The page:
Plaintiff submits the lease between the parties, dated May 1, 2014, which indicates that it is between plaintiff and defendant. The lease is for the occupancy of 3276, a premises with a gas station, a convenience store, and a Dunkin’ Donuts, leased to a co-tenant. The term of the lease is 15 years. Paragraph 12.01 requires that plaintiff procure
for the benefit of Landlord ․ comprehensive policies of general liability insurance ․ [s]uch policies shall name Landlord ․ as ‘additional insured’ ․ protect[ing] Landlord, Tenant ․ against any liability occasioned by any occurrence on or about the Demised Premises or any appurtenances thereto ․ [s]uch policies shall be written by a good and solvent insurance company satisfactory to Landlord, in the single limit amount of $1,000,000.00/$2,000,000.00 and a $2,000,000.00 umbrella policy; and property damage in an amount no less than $350,000.00 for all buildings, canopies, structures and improvements on the Property.
Paragraph 28.01 of the lease, governing the breach by plaintiff of any of the lease terms, states
If any one or more of the following events ․ shall occur ․ [i]f default shall be made by Tenant in the performance of or compliance with any of the other covenants, agreements, terms or conditions contained in this Lease, and such default shall continue for a period of five (5) days after written notice thereof from Landlord to Tenant, provided, that if Tenant proceeds with due diligence during such five (5) day period to cure such default and is unable by reason of the nature of the work involved, to cure the same within the said five (5) days, its time to so do shall be extended for an additional period not to exceed the time necessary to cure the same, provided, however, that such extension of time shall not subject Landlord or Tenant to any liability, civil or criminal, and the interest of Landlord in this Lease of Demised Premises shall not be jeopardized by reason thereof.
Plaintiff submits a notice, served upon it by defendant titled Notice of Intention to Terminate the Lease. The notice is dated October 4, 2021 and apprises plaintiff that it has failed to comply with, inter alia, paragraph 12.01 of the lease, requiring that plaintiff purchase and keep liability insurance coverage for 3276. The notice reproduces the foregoing section of the lease and further states that defendant has been sued in Supreme Court, Bronx County for an accident at 3276 and that despite requests as early as June 2021, plaintiff has failed to provide evidence of insurance coverage. The notice indicates that if the foregoing breach is not cured by October 13, 2021, defendant will terminate plaintiff's tenancy.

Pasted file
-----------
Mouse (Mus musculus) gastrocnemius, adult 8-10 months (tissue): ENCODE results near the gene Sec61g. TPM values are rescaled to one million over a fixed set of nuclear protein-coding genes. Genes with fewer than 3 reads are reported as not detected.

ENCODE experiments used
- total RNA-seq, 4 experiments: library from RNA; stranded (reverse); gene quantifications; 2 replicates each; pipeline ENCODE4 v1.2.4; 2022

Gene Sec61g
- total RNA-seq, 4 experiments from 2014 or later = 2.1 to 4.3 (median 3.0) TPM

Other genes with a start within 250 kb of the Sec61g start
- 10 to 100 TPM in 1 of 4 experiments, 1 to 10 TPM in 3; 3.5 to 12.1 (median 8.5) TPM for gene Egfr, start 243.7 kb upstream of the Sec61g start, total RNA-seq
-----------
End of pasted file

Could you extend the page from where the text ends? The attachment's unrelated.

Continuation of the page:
Plaintiff submits another notice served upon it by defendant titled Notice of Quit. This notice is dated October 28, 2021 and indicates that based on plaintiff's failure to cure the breaches within the Notice of Intention to Terminate the Lease, unless plaintiff vacated 3276 within three days, defendant intended to commence a summary proceeding to have plaintiff removed from the premises.
Based on the foregoing, plaintiff fails to establish entitlement to a Yellowstone Injunction. First, contrary to plaintiff's assertion, the instant application was made after the cure period prescribed by defendant's Notice of Intention to Terminate the Lease expired, such that it fails as a matter of law.
To be sure, where the proponent of Yellowstone Injunction fails to move for injunctive relief prior to the expiration of the relevant cure period, a court has no power to grant it (First Natl. Stores at 637; T.W. Dress Corp. at 900; Norlee Wholesale Corp., Inc. at 470; Health ’N Sports, Inc. at 885). Here, although the first notice served by defendant was not denominated as a Notice to Cure, it was nevertheless a notice compliant with the case law on this issue and was also compliant with the terms of the lease. Accordingly, the foregoing notice was a Notice to Cure.
The purpose of a Notice to Cure is to
specifically apprise the tenant of claimed defaults in its obligations under the lease and of the forfeiture and termination of the lease if the claimed default is not cured within a set period of time
(Fimtrucks, Inc. v Express Industries and Terminal Corp., 127 AD2d 509, 510 [1st Dept 1987]; see 542 Holding Corp. v Prince Fashions, Inc., 46 AD3d 309, 311 [1st Dept 2007]; Westhampton Cabins & Cabanas Owners Corp. v Westhampton Bath & Tennis Club Owners Corp., 62 AD3d 987, 988 [2d Dept 2009] [“A notice to cure that forms the basis for a petition initiating a holdover proceeding must set forth sufficient facts to establish grounds for the tenant's eviction, and inform the tenant as to how the tenant violated the lease, as well as the conduct required to prevent eviction”]. A notice to cure must be unequivocal and unambiguous (Greenfield v Etts Enters., 177 AD2d 365, 365 [1st Dept 1991]; Garland v Titan W. Assoc., 147 AD2d 304, 310 [1st Dept 1989]). Accordingly, “[t]he standard for determining if a preliminary notice is sufficient is one of reasonableness in view of the attendant circumstances” (D.K. Property, Inc. v Mekong Restaurant Corp., 187 Misc 2d 610, 611 [App Term, 1st Dept 2001]; see Oxford Towers Co., LLC v Leites, 41 AD3d 144, 144 [1st Dept 2007]).